Since Baumgartner's working definition first appeared, some consensus groups have refined the definition, including the recent joint effort of the European Society on Clinician Nutrition and Metabolism (ESPEN) Special Interest Groups (SIG) on geriatric nutrition and on cachexia-anorexia in chronic wasting diseases. Their consensus definition is:[15]

  1. A low muscle mass, >2 standard deviations below that mean measured in young adults (aged 18–39 years in the 3rd NHANES population) of the same sex and ethnic background, and
  2. Low gait speed (e.g. a walking speed below 0.8 m/s in the 4-m walking test).[15]



Lack of exercise is thought to be a significant risk factor for sarcopenia.[16] Even highly trained athletes experience its effects; master-class athletes who continue to train and compete throughout their adult lives exhibit a progressive loss of muscle mass and strength, and records in speed and strength events decline progressively after age 30.[4][17]

Master-class athletes maintain a high level of fitness throughout their lifespan. Even among master athletes, performance of marathon runners and weight lifters declines after approximately 40 years of age, with peak levels of performance decreased by approximately 50% by 80 years of age.[18] However a gradual loss of muscle fibres begins only at approximately 50 years of age.[18]

Exercise is of interest in treatment of sarcopenia; evidence indicates increased ability and capacity of skeletal muscle to synthesize proteins in response to short-term resistance exercise.[19] A 2009 Cochrane review also found evidence that in older adults progressive resistance training can improve physical performance (gait speed) and muscular strength,[20] which are two key components of sarcopenia.


As of July 2015, there are no approved medications for the treatment of sarcopenia;[1] however, β-hydroxy β-methylbutyrate (HMB), a metabolite of leucine which is sold as a dietary supplement, has demonstrated efficacy in preventing the loss of muscle mass in individuals with sarcopenia.[1][21][22] A growing body of evidence supports the efficacy of HMB as a treatment for reducing, or even reversing, the loss of muscle mass, muscle function, and muscle strength in hypercatabolic disease states such as cancer cachexia;[23][24][25] consequently, as of June 2016 it is recommended that both the prevention and treatment of sarcopenia and muscle wasting in general include supplementation with HMB, regular resistance exercise, and consumption of a high-protein diet.[23][24] Based upon a meta-analysis of seven randomized controlled trials that was published in 2015, HMB supplementation has efficacy as a treatment for preserving lean muscle mass in older adults.[note 1][22] More research is needed to determine the precise effects of HMB on muscle strength and function in this age group.[22]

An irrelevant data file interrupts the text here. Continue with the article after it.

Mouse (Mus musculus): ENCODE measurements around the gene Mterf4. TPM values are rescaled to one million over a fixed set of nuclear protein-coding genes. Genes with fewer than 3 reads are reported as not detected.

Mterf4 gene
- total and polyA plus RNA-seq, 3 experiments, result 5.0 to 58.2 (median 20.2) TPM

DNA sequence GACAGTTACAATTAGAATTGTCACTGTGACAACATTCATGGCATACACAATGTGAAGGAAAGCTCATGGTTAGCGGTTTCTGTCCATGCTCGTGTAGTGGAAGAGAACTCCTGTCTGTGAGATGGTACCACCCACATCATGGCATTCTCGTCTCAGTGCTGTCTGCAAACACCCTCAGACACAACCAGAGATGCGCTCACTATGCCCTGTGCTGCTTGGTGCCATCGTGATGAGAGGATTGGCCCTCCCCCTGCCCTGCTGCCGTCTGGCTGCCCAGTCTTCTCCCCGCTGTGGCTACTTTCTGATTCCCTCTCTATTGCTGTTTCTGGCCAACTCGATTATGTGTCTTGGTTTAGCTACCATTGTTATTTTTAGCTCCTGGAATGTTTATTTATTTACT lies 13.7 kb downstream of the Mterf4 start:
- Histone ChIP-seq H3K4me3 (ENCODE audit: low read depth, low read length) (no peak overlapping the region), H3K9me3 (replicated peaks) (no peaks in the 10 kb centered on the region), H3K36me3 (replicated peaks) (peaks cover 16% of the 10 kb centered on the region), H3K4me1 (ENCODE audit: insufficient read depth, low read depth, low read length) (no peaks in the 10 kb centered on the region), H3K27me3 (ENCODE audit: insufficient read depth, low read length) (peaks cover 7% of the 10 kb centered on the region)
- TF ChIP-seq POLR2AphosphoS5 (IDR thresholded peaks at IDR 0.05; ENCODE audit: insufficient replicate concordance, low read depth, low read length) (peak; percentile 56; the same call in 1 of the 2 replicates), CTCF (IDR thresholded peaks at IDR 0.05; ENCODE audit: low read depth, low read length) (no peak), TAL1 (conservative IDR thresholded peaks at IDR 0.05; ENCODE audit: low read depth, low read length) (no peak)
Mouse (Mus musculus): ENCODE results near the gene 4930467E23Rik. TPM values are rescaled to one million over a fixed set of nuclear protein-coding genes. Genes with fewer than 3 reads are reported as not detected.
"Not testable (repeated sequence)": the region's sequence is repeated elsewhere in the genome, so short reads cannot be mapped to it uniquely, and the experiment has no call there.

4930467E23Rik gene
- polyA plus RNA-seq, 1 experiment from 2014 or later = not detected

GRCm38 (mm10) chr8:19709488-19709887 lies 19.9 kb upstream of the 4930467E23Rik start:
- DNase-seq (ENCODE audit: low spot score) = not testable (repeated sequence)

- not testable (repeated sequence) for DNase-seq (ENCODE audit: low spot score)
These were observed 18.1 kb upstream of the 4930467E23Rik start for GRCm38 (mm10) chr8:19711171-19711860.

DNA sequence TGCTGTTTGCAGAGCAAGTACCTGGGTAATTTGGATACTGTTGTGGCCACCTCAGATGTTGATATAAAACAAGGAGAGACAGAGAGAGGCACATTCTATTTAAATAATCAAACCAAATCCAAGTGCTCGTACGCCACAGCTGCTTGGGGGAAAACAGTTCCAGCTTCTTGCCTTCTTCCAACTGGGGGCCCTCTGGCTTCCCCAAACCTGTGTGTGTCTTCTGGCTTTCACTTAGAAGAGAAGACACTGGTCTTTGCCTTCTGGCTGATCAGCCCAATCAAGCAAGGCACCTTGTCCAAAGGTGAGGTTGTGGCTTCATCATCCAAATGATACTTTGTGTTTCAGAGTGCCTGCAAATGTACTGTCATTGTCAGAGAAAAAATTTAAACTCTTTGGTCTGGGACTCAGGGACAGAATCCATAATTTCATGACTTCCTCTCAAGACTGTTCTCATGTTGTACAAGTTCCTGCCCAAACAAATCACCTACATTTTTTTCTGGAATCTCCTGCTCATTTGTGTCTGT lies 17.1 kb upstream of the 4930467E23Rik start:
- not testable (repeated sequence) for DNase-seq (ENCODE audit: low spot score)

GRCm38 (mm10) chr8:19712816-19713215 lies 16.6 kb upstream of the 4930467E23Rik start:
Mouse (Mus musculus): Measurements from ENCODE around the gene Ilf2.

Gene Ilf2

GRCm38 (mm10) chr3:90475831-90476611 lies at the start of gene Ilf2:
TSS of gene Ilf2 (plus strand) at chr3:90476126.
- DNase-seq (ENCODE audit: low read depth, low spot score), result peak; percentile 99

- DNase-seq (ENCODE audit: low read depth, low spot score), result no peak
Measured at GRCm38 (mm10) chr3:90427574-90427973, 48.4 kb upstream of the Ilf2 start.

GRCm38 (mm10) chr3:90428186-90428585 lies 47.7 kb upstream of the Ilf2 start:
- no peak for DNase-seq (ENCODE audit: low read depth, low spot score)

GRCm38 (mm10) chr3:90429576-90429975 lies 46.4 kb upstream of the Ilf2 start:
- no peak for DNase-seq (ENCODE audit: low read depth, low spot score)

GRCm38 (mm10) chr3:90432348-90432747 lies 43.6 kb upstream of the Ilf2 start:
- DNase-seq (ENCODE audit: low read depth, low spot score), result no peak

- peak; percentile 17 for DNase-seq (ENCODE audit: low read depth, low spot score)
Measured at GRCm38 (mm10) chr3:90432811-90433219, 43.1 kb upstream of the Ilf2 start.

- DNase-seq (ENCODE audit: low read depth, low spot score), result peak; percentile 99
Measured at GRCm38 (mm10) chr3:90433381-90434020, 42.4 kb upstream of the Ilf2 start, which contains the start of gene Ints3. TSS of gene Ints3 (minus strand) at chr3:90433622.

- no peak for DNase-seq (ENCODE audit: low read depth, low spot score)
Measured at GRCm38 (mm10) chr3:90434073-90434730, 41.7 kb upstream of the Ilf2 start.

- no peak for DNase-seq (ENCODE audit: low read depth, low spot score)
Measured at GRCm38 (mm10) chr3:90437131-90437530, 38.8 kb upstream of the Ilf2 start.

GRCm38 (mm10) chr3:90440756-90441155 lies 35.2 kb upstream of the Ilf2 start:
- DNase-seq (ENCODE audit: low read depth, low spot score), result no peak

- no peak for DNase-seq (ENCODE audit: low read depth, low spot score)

DHEA and human growth hormone have been shown to have little to no effect in this setting. Growth hormone increases muscle protein synthesis and increases muscle mass, but does not lead to gains in strength and function in most studies.[26] This, and the similar lack of efficacy of its effector insulin-like growth factor 1 (IGF-1), may be due to local resistance to IGF-1 in aging muscle, resulting from inflammation and other age changes.[26]

Testosterone or other anabolic steroids have also been investigated for treatment of sarcopenia, and seem to have some positive effects on muscle strength and mass, but cause several side effects and raise concerns of prostate cancer in men and virilization in women.[26][27] Additionally, recent studies suggest testosterone treatments may induce adverse cardiovascular events.[28][29][30] Other approved medications under investigation as possible treatments for sarcopenia include ghrelin, vitamin D, angiotensin converting enzyme inhibitors, and eicosapentaenoic acid.[26][27]


A study, in community dwelling older adults with an average age of 67 years, found the UK prevalence of sarcopenia to be 4.6% in men and 7.9% in women using the EWGSOP approach.[31] Another study, conducted in the United States among older adults with an average age of 70.1 years, found the prevalence of sarcopenia to be 36.5%.[32]

Society and culture[edit]

Due to the lessened physical activity and increased longevity of industrialized populations, sarcopenia is emerging as a major health concern. Sarcopenia may progress to the extent that an older person may lose his or her ability to live independently. Furthermore, sarcopenia is an important independent predictor of disability in population-based studies, linked to poor balance, gait speed, falls, and fractures. Sarcopenia can be thought of as a muscular analog of osteoporosis, which is loss of bone, also caused by inactivity and counteracted by exercise. The combination of osteoporosis and sarcopenia results in the significant frailty often seen in the elderly population.

Research directions[edit]

Many opportunities remain for further refinement of reference populations by ethnic groups, and to further correlate the degrees of severity of sarcopenia to overt declines in functional performance (preferably using verified functional tests), as well as incidence of hospitalization admissions, morbidity, and mortality. The body of research points toward severe sarcopenia being predictive of negative outcomes, similar to those already shown to exist with frailty syndrome, as defined by the criteria set forth in 2001 by Fried et al.[33]

Future research should aim to gain a deeper understanding of the molecular and cellular mechanisms of sarcopenia and the application of a lifecourse approach to understanding aetiology as well as to informing the optimal timing of interventions.[34]